What are realized and unrealized gains? 

When the price of a security fluctuates, a fund or other investor holding that security has gains or losses. If the investor continues to hold the security, the gain or loss is said to be “unrealized.” (Unrealized gains or losses are sometimes described as “paper” gains or losses.) When the investor sells the security, the gain or loss is “realized.”

Under the tax laws, a fund distributes all gains that it has realized (from the sale of portfolio securities), net of realized losses. All shareholders are taxed on the amount of net gains distributed to them; these distributions are calculated under the tax laws on a per-share basis and are paid to all investors who hold the fund on the date of the distribution, regardless of when the gains or losses arose.

Unrealized gains have no immediate tax impact. Unrealized gains are reflected in the net asset value (NAV) of the fund—the price at which fund shares are bought and sold.

What are realized and unrealized losses? 

Losses that a fund has realized from the sale of portfolio securities offset any gains realized by a fund. A fund is not required to distribute gains to investors until all losses are utilized fully.

Losses that are unrealized represent depreciation in the value of securities that a fund still holds. A fund that otherwise would be required to distribute capital gains can reduce or eliminate the distribution by selling the depreciated securities and using the realized losses to offset the otherwise distributable gains.

Is it true that mutual fund shareholders have to pay “someone else’s taxes” if they buy fund shares at a certain time?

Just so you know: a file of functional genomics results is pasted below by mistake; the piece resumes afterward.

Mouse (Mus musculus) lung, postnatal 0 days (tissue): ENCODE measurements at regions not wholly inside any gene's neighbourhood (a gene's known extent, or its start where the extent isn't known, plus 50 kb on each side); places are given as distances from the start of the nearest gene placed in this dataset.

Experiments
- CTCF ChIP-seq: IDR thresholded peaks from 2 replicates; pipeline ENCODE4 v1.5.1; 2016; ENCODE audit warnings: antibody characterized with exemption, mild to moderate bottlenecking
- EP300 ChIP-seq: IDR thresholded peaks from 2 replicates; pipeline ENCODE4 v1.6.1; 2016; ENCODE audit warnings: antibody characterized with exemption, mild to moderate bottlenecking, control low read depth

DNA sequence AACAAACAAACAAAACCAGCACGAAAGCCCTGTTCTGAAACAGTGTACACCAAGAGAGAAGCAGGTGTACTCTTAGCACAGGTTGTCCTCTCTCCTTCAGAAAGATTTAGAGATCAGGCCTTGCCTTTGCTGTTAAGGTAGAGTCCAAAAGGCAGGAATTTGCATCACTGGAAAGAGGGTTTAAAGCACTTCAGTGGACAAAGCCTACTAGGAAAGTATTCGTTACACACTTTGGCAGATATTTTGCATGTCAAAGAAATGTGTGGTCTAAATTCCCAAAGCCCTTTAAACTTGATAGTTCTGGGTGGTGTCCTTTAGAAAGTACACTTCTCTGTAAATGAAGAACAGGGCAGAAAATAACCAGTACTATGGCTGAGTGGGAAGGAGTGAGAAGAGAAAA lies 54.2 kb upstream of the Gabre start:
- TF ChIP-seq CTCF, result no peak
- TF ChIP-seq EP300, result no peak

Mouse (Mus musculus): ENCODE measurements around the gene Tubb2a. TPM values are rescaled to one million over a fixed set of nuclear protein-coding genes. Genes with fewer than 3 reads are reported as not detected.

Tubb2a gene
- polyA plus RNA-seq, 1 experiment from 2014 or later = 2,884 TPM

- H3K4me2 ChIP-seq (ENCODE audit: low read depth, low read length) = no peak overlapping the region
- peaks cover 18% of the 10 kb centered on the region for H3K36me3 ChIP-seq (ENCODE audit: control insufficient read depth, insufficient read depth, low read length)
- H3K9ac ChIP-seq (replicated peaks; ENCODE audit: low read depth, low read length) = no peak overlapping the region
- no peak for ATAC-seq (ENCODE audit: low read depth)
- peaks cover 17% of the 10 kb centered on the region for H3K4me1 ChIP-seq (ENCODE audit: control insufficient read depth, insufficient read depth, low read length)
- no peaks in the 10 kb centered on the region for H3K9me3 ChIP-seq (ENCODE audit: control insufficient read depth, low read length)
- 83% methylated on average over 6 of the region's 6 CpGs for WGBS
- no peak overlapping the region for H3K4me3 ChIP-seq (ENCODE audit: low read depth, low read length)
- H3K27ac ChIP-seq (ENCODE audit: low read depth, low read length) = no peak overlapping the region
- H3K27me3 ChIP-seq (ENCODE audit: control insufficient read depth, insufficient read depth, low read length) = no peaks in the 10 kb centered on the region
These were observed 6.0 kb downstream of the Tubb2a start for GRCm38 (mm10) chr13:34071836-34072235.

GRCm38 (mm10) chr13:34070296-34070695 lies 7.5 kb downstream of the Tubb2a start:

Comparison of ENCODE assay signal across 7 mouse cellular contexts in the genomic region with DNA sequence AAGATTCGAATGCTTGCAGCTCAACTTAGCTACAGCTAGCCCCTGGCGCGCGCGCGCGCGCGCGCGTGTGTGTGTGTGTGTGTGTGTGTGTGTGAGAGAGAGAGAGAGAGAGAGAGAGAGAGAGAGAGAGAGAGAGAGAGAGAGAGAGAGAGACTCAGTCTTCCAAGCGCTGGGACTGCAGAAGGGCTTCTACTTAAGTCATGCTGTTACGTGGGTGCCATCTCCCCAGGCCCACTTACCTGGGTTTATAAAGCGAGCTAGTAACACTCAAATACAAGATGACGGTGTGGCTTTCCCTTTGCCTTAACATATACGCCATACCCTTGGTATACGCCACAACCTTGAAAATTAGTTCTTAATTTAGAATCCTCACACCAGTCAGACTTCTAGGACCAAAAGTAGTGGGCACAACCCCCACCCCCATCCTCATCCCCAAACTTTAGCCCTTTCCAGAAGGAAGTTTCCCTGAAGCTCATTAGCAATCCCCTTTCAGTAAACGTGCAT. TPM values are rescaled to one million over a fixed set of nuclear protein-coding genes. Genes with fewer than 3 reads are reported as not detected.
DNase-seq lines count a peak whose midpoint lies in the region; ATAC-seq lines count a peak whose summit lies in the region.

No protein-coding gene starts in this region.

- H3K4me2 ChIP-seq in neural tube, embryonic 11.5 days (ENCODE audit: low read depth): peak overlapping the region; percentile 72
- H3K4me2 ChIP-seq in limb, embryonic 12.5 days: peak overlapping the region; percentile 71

No—fund shareholders do not pay someone else’s taxes. Every fund shareholder is taxed only on his or her own economic income over the life of the investment.

Shareholders purchase and sell a fund at the fund’s net asset value (NAV), which is calculated daily. A fund accumulates realized and unrealized capital gains, interest, and dividends until it makes distributions. These gains and income increase the fund’s NAV until they are distributed. A fund distribution reduces the fund’s NAV; thus, amounts that are distributed reduce the gain (or increase the loss) that a shareholder realizes when fund shares later are sold.

Assume an investor purchases fund shares on Monday for $10 per share. The fund distributes a $1 capital gains dividend (attributable to previously realized gains accrued in the fund’s NAV) on Tuesday. The $1 distribution reduces the fund’s NAV to $9. If the investor sells the fund shares on Wednesday for $9, the investor will have no gain or loss.

  • No economic gain or loss: The investor purchased the fund for $10, and received a $1 distribution and $9 upon the sale of the shares. Thus, the investor paid $10 and received $10, for no net gain or loss. 
  • No taxable gain or loss: The $1 of capital gains distributed (on which tax would be due) is offset fully by the $1 loss realized when the shares purchased for $10 are sold for $9. Thus, the investor has no taxable gain or loss.